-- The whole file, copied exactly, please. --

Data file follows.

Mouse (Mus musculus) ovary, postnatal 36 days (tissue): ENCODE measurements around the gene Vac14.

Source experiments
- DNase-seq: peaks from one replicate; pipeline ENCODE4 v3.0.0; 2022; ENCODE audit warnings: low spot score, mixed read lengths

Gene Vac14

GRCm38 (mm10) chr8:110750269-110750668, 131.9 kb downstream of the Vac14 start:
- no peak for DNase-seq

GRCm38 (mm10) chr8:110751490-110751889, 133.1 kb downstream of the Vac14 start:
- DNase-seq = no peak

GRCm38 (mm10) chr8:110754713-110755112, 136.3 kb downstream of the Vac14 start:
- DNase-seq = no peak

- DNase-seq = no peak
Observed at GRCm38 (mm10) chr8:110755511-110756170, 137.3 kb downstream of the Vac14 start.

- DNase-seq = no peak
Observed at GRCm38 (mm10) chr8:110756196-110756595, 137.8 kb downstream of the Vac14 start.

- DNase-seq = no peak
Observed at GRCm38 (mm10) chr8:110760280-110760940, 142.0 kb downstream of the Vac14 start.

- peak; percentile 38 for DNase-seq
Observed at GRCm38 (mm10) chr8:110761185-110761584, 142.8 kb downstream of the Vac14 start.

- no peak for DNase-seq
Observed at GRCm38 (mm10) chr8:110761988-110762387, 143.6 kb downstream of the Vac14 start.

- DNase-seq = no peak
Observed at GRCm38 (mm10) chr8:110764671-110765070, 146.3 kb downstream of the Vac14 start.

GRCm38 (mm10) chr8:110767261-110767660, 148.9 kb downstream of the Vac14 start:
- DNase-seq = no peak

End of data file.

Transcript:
Mouse (Mus musculus) ovary, postnatal 36 days (tissue): ENCODE measurements around the gene Vac14.

Source experiments
- DNase-seq: peaks from one replicate; pipeline ENCODE4 v3.0.0; 2022; ENCODE audit warnings: low spot score, mixed read lengths

Gene Vac14

GRCm38 (mm10) chr8:110750269-110750668, 131.9 kb downstream of the Vac14 start:
- no peak for DNase-seq

GRCm38 (mm10) chr8:110751490-110751889, 133.1 kb downstream of the Vac14 start:
- DNase-seq = no peak

GRCm38 (mm10) chr8:110754713-110755112, 136.3 kb downstream of the Vac14 start:
- DNase-seq = no peak

- DNase-seq = no peak
Observed at GRCm38 (mm10) chr8:110755511-110756170, 137.3 kb downstream of the Vac14 start.

- DNase-seq = no peak
Observed at GRCm38 (mm10) chr8:110756196-110756595, 137.8 kb downstream of the Vac14 start.

- DNase-seq = no peak
Observed at GRCm38 (mm10) chr8:110760280-110760940, 142.0 kb downstream of the Vac14 start.

- peak; percentile 38 for DNase-seq
Observed at GRCm38 (mm10) chr8:110761185-110761584, 142.8 kb downstream of the Vac14 start.

- no peak for DNase-seq
Observed at GRCm38 (mm10) chr8:110761988-110762387, 143.6 kb downstream of the Vac14 start.

- DNase-seq = no peak
Observed at GRCm38 (mm10) chr8:110764671-110765070, 146.3 kb downstream of the Vac14 start.

GRCm38 (mm10) chr8:110767261-110767660, 148.9 kb downstream of the Vac14 start:
- DNase-seq = no peak